Forum: Migrant cleaners deserve fair wages, rest days

A cleaner working outside Dhoby Ghaut MRT station on Oct 31, 2019.
A cleaner working outside Dhoby Ghaut MRT station on Oct 31, 2019.ST PHOTO: JASON QUAH

April 26, 2020, has been designated CleanSG Day and town council cleaners will be given a day off (Cleaners to pass broom to residents on CleanSG Day, Nov 20).

The Humanitarian Organisation for Migration Economics (Home) welcomes this effort by the Public Hygiene Council to raise Singaporeans' awareness of how much litter they generate daily.

Hopefully, this will also encourage greater acknowledgement of the crucial role town council cleaners, many of whom are migrant workers, play in keeping our housing estates clean.

Home has been involved in outreach activities among Bangladeshi migrant cleaners. These men work extremely long hours for very low pay: Typically 12 hours daily, with wages between $500 and $800 monthly. During festive periods, workloads increase significantly.

All the migrant cleaners have no rest days as rubbish must be cleared daily. Their financial hardship is exacerbated by heavy debts, incurred from paying recruitment fees of up to $12,000.

A sustainable waste management system should not be dependent on the daily exploitation of low-wage workers. Appreciation of our cleaners must go beyond encouraging attitudinal shifts among residents. Systemic change is also necessary.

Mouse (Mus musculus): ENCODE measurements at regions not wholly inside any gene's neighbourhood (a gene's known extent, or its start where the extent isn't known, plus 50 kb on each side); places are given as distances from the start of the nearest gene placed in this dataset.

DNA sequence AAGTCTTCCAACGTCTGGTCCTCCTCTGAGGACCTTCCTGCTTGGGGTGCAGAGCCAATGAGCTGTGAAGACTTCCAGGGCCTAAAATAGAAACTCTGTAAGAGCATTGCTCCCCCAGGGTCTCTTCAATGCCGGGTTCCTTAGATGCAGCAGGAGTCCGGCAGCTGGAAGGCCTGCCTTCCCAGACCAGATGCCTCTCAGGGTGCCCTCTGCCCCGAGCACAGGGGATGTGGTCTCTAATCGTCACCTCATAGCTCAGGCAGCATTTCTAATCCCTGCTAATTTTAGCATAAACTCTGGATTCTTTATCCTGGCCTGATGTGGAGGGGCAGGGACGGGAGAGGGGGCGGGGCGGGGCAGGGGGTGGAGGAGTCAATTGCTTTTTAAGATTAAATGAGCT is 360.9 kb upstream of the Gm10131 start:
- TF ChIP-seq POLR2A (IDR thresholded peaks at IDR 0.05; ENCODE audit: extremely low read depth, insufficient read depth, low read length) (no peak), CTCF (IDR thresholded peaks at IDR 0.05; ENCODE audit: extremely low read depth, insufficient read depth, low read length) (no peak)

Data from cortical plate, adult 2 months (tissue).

We urge the Government to review current policies and practices that lead to abuse and exploitation in the sector.

The Government and NTUC have taken a first step by implementing an accreditation system which requires cleaning companies to pay a basic salary of $1,000 under the progressive wage model.

But this scheme does not apply to migrant workers. Concerns about the costs of including migrant workers in this scheme can be mitigated if the levy amount employers are required to pay for each migrant worker is reviewed.

Cleaning is stigmatised work that is necessary but grossly undervalued. An annual "cleanup" by residents cannot replace the necessity for living wages and weekly rostered rest days for cleaners.

Significant industry reform is necessary to ensure that the individuals who toil to keep Singapore a "clean and green" city are treated fairly.

Desiree Leong

Humanitarian Organisation for Migration Economics